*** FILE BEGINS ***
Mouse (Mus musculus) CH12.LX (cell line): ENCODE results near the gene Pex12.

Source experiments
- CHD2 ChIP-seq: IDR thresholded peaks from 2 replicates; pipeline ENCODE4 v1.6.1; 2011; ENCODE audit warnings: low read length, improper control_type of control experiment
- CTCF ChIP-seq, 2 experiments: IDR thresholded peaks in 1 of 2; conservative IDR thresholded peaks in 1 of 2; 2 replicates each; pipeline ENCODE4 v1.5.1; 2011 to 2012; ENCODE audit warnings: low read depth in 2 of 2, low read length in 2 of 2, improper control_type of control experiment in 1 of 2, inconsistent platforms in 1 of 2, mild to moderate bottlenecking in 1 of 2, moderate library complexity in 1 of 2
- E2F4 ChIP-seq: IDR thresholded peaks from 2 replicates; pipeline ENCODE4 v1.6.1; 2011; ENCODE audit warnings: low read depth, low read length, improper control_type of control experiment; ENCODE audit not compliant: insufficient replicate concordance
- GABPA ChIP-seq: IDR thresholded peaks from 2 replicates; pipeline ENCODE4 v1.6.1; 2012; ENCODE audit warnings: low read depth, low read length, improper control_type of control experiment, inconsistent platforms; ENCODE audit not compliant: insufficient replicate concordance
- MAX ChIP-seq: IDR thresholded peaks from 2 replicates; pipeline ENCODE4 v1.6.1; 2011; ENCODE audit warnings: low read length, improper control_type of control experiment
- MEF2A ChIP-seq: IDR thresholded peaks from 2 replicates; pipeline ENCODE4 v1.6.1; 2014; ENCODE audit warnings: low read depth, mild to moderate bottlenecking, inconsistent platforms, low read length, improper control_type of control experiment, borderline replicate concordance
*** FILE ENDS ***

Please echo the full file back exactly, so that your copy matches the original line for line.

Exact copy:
Mouse (Mus musculus) CH12.LX (cell line): ENCODE results near the gene Pex12.

Source experiments
- CHD2 ChIP-seq: IDR thresholded peaks from 2 replicates; pipeline ENCODE4 v1.6.1; 2011; ENCODE audit warnings: low read length, improper control_type of control experiment
- CTCF ChIP-seq, 2 experiments: IDR thresholded peaks in 1 of 2; conservative IDR thresholded peaks in 1 of 2; 2 replicates each; pipeline ENCODE4 v1.5.1; 2011 to 2012; ENCODE audit warnings: low read depth in 2 of 2, low read length in 2 of 2, improper control_type of control experiment in 1 of 2, inconsistent platforms in 1 of 2, mild to moderate bottlenecking in 1 of 2, moderate library complexity in 1 of 2
- E2F4 ChIP-seq: IDR thresholded peaks from 2 replicates; pipeline ENCODE4 v1.6.1; 2011; ENCODE audit warnings: low read depth, low read length, improper control_type of control experiment; ENCODE audit not compliant: insufficient replicate concordance
- GABPA ChIP-seq: IDR thresholded peaks from 2 replicates; pipeline ENCODE4 v1.6.1; 2012; ENCODE audit warnings: low read depth, low read length, improper control_type of control experiment, inconsistent platforms; ENCODE audit not compliant: insufficient replicate concordance
- MAX ChIP-seq: IDR thresholded peaks from 2 replicates; pipeline ENCODE4 v1.6.1; 2011; ENCODE audit warnings: low read length, improper control_type of control experiment
- MEF2A ChIP-seq: IDR thresholded peaks from 2 replicates; pipeline ENCODE4 v1.6.1; 2014; ENCODE audit warnings: low read depth, mild to moderate bottlenecking, inconsistent platforms, low read length, improper control_type of control experiment, borderline replicate concordance